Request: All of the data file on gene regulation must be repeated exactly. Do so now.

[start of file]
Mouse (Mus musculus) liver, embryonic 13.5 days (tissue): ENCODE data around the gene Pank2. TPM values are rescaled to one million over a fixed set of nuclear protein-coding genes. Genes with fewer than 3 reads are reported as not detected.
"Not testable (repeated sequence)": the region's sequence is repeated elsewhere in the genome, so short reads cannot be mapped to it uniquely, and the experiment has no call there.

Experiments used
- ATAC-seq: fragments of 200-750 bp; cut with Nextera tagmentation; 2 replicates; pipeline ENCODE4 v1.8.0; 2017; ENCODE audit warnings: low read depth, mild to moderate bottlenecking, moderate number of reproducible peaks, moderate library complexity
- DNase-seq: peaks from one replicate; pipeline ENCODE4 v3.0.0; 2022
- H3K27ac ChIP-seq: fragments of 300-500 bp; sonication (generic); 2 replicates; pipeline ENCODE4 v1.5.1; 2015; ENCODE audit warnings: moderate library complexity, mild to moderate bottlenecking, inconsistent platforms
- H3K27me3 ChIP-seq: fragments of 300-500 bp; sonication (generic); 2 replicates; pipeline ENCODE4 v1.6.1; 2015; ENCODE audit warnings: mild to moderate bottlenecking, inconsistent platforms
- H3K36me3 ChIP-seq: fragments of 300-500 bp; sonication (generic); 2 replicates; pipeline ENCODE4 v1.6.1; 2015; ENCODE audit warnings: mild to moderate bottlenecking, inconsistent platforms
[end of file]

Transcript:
Mouse (Mus musculus) liver, embryonic 13.5 days (tissue): ENCODE data around the gene Pank2. TPM values are rescaled to one million over a fixed set of nuclear protein-coding genes. Genes with fewer than 3 reads are reported as not detected.
"Not testable (repeated sequence)": the region's sequence is repeated elsewhere in the genome, so short reads cannot be mapped to it uniquely, and the experiment has no call there.

Experiments used
- ATAC-seq: fragments of 200-750 bp; cut with Nextera tagmentation; 2 replicates; pipeline ENCODE4 v1.8.0; 2017; ENCODE audit warnings: low read depth, mild to moderate bottlenecking, moderate number of reproducible peaks, moderate library complexity
- DNase-seq: peaks from one replicate; pipeline ENCODE4 v3.0.0; 2022
- H3K27ac ChIP-seq: fragments of 300-500 bp; sonication (generic); 2 replicates; pipeline ENCODE4 v1.5.1; 2015; ENCODE audit warnings: moderate library complexity, mild to moderate bottlenecking, inconsistent platforms
- H3K27me3 ChIP-seq: fragments of 300-500 bp; sonication (generic); 2 replicates; pipeline ENCODE4 v1.6.1; 2015; ENCODE audit warnings: mild to moderate bottlenecking, inconsistent platforms
- H3K36me3 ChIP-seq: fragments of 300-500 bp; sonication (generic); 2 replicates; pipeline ENCODE4 v1.6.1; 2015; ENCODE audit warnings: mild to moderate bottlenecking, inconsistent platforms